Friday, June 1, 2007

How Barack Obama Plays Basketball.

What can we learn about the Illinois Senator and Presidential hopeful from his dribbles and jump shots, and why would anyone be interested?

Could it give us some clues into how he plays in the political arena?

Plato said one can learn more about a person in an hour of play than in a lifetime of conversation.

The Senator's wife Michelle operated on that. During their dating days, she enlisted her brother's help, and got him to take her new boyfriend out on the court, to make sure he was not the type to hog the ball or call constant fouls.

Clever woman! I certainly think the way a person plays - whether basketball or Monopoly - can reveal a lot about their character.

The New York Times examines this aspect of the political rock star today.

Jodi Kantor writes:

"Barack Obama is a wily player of pickup basketball, the version of the game with unspoken rules, no referee and lots of elbows. He has been playing since adolescence, on cracked-asphalt playgrounds and at exclusive health clubs, developing a quick offensive style, a left-handed jump shot and relationships that have extended into the political arena."

"On the court, Mr. Obama is confident, even a bit boastful.

“If he would hit a couple buckets, he would let you know about it,” said Alexi Giannoulias, who played in the late 1990s with Mr. Obama at the East Bank Club, a luxurious spot in downtown Chicago.

He is gentleman enough to call fouls on himself: Steven Donziger, a law school classmate, has heard Mr. Obama mutter, “my bad,” tossing the other team the ball.

The article examines how basketball initially was a way for the teenage Obama to find a place in the black community, but it grew into something else:

"Now, Mr. Obama’s friends say, basketball has been his escape from the sport of politics, but also a purer version of it, with no decorous speeches, no careful consensus — just unrestrained competition.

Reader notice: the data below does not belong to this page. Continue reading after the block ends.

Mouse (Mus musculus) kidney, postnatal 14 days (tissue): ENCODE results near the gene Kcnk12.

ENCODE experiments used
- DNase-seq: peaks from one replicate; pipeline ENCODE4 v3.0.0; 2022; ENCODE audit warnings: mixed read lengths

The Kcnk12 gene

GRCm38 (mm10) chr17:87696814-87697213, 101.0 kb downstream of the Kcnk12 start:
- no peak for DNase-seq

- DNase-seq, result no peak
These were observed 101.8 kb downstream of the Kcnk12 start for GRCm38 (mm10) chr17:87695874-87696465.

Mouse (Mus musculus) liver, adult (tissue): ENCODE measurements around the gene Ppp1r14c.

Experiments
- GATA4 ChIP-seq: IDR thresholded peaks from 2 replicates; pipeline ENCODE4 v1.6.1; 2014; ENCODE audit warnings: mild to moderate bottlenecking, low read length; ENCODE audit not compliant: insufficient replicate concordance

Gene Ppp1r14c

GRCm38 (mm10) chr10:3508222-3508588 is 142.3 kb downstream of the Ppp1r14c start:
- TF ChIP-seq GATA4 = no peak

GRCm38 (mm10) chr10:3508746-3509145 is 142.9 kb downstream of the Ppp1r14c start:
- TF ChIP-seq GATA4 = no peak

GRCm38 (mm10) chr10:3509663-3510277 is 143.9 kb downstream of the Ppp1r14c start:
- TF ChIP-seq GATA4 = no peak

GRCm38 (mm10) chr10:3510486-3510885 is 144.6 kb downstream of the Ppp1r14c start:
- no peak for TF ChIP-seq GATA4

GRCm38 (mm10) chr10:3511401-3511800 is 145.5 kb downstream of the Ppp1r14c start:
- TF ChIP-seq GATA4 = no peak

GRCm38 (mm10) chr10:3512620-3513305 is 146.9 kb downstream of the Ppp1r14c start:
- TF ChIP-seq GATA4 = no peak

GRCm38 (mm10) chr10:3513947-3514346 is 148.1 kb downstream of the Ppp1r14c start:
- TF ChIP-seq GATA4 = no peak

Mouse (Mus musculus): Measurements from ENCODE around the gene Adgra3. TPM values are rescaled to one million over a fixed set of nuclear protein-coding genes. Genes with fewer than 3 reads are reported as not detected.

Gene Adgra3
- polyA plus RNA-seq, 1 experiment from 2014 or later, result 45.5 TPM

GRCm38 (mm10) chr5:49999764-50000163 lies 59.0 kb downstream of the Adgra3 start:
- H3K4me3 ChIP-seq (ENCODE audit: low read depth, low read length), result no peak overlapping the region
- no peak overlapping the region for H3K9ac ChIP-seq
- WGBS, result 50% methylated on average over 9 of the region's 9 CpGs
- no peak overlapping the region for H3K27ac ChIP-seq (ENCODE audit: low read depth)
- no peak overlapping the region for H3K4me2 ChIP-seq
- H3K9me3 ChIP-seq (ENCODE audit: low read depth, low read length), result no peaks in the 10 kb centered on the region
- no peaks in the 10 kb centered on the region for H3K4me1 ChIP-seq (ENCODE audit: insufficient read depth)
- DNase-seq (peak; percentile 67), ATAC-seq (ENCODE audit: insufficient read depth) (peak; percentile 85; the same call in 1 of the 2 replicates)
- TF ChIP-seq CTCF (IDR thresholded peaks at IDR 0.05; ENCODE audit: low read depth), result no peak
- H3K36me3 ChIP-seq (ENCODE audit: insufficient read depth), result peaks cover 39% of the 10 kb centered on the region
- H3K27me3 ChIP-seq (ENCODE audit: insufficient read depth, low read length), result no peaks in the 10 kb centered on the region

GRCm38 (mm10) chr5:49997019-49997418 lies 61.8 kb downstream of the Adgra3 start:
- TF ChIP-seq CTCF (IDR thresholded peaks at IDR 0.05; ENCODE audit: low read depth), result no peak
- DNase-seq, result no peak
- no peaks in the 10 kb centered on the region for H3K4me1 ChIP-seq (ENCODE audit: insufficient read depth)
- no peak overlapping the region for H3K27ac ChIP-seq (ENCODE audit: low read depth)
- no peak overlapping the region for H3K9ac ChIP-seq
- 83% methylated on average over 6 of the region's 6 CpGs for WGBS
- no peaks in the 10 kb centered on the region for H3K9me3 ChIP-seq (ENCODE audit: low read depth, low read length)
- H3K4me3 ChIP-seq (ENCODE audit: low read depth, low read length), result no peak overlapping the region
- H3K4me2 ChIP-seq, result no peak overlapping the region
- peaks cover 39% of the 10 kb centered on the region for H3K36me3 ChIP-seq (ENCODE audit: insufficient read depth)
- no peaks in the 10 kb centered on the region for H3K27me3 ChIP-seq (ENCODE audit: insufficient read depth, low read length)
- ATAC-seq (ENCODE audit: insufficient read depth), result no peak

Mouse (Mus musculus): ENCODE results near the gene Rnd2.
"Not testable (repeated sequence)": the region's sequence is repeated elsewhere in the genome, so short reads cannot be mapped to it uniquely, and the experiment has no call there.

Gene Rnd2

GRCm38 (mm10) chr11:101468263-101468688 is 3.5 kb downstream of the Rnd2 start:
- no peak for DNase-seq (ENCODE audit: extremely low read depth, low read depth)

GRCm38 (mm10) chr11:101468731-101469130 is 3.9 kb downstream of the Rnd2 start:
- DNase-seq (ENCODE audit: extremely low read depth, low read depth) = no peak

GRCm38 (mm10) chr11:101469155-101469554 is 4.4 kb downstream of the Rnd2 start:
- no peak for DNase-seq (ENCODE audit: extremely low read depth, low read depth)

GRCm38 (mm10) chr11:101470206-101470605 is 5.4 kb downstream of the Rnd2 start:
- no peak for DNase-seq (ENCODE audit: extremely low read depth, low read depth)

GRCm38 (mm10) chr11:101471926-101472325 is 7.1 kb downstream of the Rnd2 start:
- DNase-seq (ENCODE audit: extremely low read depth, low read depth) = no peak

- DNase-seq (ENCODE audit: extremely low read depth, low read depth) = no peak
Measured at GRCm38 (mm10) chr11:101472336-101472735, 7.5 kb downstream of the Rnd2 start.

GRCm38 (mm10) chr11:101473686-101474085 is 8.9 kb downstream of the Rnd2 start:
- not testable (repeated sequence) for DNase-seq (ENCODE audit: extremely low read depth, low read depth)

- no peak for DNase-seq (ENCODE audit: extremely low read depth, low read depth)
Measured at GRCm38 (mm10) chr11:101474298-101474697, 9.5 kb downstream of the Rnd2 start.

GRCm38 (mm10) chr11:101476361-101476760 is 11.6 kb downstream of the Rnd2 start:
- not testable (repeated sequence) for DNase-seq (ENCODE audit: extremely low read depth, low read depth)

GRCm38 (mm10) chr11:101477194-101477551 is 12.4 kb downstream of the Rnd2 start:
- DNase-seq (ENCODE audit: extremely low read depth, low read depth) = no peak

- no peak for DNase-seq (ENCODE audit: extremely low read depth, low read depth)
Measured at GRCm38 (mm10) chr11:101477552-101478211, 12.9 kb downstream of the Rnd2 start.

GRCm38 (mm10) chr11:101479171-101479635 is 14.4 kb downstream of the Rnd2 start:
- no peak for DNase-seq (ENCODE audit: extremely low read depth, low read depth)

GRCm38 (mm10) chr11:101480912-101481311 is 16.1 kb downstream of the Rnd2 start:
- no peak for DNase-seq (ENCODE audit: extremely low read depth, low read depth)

“He can be himself, it’s a safe haven, he can let his competitive juices flow and tease his buddies,” Mr. Nesbitt said. “It’s just a relaxing respite from the every-moment and every-word scrutinization that he gets.”

Read the full article here.

There was some evidence of that tough player a couple of weeks ago as Obama addressed a group of people in Trenton, NJ, that so far has not warmed to him: blue collar and union members. Asked what he would do about Wal-Mart if elected president. He wouldn't shop there, he declared, and the crowd was quite pleased. (Obama didn't say this in Trenton, but his wife also stepped down from the board of a company that supplies the retail giant.)

Then Obama did something almost no presidential hopeful would do - he said something clearly counter to the values of his audience. He had some praise for Wal-Mart, classic target of labor movements: he said the company's business model for managing its inventory efficiently is something “we should admire.”

I find it admirable in this day and age where politicians have a different (or at least, customized) message for each of their varied audiences. And it sounds as if even those who didn't like his good words for Wal-Mart found that gutsy and somewhat appealing.

You can hear Obama's comments, audience response, and more on his efforts to court labor, in this NPR piece that aired on Wednesday.